Biscuit and chocolate make a divine combination... add to the mix a marshmallow centre and you have an instant, but also a classic, winner! Chocolate-coated marshmallow treats are a world-wide phenomenon and wagon wheels are just one of them. There are so many version, from New Zealand's chocolate fish to Danish cream bun or flødebolle.
Wagon wheels are spread all around the globe but they're mainly sold in Australia, the United Kingdom, Canada, Ireland, Spain and Russia. Specifically, wagon wheels have an iconic status in Australia, and they are a popular afternoon snack since their introduction in 1948. The name of the biscuit refers to the shape of the biscuits and one of the Wild West's symbols of an adventure in the mass media. At that time, John Wayne was the biggest name in Hollywood and everybody wanted a small piece of the Wild West he showcased on the screen.
Photo source: By Anton Starikov/Shutterstock.com
The inventor of wagon wheels is Garry Weston, then in the factory owned by his father. In the 1940's, they had been making biscuits to supply the army with during the war, and with that market now drying up, the management said they needed something "new" to make. Garry came up with the Wagon Wheel idea, and within six weeks the Slough factory was rolling them out for sale in England.
Interesting story is that Gerry's father, an entrepreneur, had three sons; one son inherited the UK business, one had the Canadian, and the other Weston got Australia. Which is why in each country one can find the Wagon Wheel. And this is why there are slight differences in the biscuits in different countries.
Wagon wheels are a somewhat retro sweet snack which tie many people's memories to their childhood. These are now produced by Burton's Food in the UK, separated from the Weston family in 2000. When it comes to Canada, wagon wheels are produced by McCormick's, now under Dare Foods Ltd. And they come in four flavours: Original, Fudge, Choco Cherry, and Raspberry. In Australia, the cookies are produced by Arnott's Biscuits, after Weston family sold the brand in 2003.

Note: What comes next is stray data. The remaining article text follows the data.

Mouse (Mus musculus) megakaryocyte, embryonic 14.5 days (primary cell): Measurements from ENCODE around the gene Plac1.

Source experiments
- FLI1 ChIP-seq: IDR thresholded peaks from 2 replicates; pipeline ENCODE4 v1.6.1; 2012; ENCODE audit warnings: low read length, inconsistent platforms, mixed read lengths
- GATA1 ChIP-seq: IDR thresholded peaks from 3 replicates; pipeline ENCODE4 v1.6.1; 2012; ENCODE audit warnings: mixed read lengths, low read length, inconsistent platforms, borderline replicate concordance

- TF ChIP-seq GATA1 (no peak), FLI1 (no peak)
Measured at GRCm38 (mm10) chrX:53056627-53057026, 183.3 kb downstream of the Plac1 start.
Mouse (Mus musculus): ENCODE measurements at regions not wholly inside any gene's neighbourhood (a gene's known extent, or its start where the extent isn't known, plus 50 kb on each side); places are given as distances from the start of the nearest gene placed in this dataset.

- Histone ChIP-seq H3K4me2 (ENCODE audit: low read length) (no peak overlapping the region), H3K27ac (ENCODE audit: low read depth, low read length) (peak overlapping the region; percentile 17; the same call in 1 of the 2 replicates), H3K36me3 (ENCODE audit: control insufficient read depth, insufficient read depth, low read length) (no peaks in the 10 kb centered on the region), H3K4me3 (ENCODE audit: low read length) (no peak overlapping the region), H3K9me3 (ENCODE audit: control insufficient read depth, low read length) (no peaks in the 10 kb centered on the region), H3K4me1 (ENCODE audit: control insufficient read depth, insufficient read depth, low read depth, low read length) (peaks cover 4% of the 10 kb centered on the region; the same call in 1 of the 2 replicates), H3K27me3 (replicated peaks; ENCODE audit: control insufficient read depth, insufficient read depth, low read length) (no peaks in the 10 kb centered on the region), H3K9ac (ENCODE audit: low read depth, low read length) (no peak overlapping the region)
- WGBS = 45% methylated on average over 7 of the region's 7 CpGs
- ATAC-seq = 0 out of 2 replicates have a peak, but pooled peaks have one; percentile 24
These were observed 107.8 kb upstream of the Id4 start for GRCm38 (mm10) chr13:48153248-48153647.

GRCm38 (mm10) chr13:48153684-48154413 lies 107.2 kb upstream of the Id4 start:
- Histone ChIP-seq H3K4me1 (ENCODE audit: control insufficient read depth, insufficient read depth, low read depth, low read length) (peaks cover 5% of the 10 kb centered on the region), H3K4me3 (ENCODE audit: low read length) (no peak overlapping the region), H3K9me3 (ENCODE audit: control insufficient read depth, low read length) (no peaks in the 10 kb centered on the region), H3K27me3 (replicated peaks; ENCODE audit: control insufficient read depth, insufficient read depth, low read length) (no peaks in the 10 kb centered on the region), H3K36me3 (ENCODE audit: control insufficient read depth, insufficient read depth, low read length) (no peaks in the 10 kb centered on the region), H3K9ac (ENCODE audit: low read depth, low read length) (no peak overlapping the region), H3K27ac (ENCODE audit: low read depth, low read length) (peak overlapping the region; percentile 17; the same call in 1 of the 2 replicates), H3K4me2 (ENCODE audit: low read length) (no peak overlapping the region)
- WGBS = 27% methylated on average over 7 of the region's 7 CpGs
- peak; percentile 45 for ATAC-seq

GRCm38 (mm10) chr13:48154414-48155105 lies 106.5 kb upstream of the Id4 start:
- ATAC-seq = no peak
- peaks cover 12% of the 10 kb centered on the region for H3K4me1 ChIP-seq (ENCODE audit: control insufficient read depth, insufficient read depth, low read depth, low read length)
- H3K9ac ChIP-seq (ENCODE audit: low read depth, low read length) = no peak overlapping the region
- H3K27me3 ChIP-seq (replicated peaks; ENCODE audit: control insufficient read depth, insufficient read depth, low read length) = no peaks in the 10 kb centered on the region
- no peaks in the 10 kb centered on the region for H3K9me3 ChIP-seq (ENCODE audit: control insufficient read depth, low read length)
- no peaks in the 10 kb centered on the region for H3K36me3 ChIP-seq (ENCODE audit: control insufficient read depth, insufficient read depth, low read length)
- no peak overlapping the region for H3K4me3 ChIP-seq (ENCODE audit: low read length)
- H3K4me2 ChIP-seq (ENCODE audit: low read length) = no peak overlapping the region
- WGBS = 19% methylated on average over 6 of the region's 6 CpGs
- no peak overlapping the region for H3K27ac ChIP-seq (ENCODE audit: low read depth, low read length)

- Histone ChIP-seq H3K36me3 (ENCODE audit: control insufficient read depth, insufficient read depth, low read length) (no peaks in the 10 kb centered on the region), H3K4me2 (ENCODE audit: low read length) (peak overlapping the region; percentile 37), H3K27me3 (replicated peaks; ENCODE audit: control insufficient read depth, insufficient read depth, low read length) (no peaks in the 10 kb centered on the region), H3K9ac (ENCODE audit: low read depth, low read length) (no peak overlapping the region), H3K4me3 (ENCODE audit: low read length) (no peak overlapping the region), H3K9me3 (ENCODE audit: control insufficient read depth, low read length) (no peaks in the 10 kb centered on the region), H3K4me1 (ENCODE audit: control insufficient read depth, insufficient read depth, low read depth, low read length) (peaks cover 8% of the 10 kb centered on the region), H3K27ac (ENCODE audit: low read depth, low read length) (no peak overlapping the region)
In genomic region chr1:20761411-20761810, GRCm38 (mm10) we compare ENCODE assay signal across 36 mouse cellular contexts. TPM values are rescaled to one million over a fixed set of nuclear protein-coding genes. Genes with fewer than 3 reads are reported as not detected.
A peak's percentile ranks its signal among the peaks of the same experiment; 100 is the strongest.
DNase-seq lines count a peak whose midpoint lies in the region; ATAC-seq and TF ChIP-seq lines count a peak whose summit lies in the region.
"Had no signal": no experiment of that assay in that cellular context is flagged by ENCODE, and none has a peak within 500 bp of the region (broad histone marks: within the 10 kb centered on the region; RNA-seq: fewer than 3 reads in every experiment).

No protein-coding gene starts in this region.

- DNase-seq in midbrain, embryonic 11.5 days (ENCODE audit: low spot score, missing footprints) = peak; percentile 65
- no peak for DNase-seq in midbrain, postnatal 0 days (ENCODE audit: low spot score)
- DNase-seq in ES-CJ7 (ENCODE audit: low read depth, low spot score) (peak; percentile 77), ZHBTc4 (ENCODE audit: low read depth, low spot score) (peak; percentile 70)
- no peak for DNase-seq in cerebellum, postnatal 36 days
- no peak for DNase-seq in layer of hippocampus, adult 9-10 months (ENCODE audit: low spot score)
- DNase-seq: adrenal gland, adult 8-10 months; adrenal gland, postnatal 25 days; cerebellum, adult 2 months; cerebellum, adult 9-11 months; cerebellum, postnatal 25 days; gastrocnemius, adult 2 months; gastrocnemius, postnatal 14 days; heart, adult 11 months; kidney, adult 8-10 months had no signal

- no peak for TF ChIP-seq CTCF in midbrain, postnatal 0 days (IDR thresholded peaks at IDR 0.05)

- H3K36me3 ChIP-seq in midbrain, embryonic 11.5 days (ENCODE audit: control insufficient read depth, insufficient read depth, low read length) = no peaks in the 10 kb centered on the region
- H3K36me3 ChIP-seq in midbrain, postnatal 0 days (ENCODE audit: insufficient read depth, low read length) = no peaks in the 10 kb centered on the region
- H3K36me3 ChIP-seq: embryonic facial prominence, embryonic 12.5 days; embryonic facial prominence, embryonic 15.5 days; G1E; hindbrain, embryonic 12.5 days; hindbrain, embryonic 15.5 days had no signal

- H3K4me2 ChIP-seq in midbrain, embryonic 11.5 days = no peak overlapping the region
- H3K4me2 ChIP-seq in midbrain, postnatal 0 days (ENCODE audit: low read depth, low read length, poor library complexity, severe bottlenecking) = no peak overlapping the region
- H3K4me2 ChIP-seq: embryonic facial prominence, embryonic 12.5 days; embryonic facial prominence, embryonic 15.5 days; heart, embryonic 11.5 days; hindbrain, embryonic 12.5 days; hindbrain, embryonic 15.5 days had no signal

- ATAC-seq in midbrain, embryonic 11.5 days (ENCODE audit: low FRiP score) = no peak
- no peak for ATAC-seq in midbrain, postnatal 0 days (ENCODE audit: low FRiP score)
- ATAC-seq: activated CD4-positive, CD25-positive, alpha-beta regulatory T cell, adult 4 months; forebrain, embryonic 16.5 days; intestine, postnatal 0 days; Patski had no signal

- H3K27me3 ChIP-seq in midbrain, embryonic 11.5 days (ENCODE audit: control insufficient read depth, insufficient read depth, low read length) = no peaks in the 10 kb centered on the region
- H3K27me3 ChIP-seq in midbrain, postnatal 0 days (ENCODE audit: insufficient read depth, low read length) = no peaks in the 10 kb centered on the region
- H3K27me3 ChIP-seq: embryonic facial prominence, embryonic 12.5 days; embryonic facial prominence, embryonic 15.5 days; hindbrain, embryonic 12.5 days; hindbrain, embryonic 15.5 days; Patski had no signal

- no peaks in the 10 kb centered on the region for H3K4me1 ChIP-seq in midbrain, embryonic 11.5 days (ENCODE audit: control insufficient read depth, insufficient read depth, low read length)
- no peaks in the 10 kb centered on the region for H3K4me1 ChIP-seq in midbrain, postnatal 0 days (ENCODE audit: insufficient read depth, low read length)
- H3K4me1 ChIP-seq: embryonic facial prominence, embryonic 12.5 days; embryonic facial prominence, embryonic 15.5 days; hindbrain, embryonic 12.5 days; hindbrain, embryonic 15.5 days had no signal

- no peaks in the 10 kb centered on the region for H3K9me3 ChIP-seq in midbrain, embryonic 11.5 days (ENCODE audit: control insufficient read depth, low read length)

Llantarnam in south Wales is the current home of Burton's Biscuits factory, well-known for making the world famous Jammie Dodgers and Wagon Wheels. The Llantarnam factory also produces cream crackers, fig biscuits, Cadbury’s Fingers under licence, digestives for every supermarket and Cadbury’s under licence, mini Maryland cookies and 10g unbranded cookies.
The original cookie had a marshmallow centre, without the jam centre, and is now sometimes referred to as "chocolate". Other flavours include Jammie, Original, Toffee, Double Choc, Orange, Caramel, Banoffee and Big Country (Malted).
Do you have fond memories of this sweet treat? Wagon wheels are as a delicious of a snack as ever, so indulge your sweet tooth and bite into this cookie's crispy biscuit and soft marshmallow centre.
Preheat your oven to 175 celsius.In a small bowl, combine all cookies ingredients, mix until well combined. Cover the bowl and refrigerate for 5 minutes.
Roll out the dough. Use a circle cookie cutter, cut out the cookies until you’ve used all the dough. Lay cookies on prepared baking sheets and bake for approximately 12-15 minutes. Let cool completely before assembling.
Make the cream, place all cream ingredients in a food processor and process until smooth. Place cream mixture in the fridge for 10 minutes.
Melt chocolate with coconut oil, allow to cool.
Assemble, spread 1 tsp of raspberry jam into each cookie. Then spread a layer of the cream on one of the cookies, sandwich together jam cookie. Press together slightly. Take the cookies and dip into the melted chocolate. Put in the refrigerator until set and ready to serve. Enjoy! - Recipe source: nmmeiyee.com
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Photo source: taste.com.au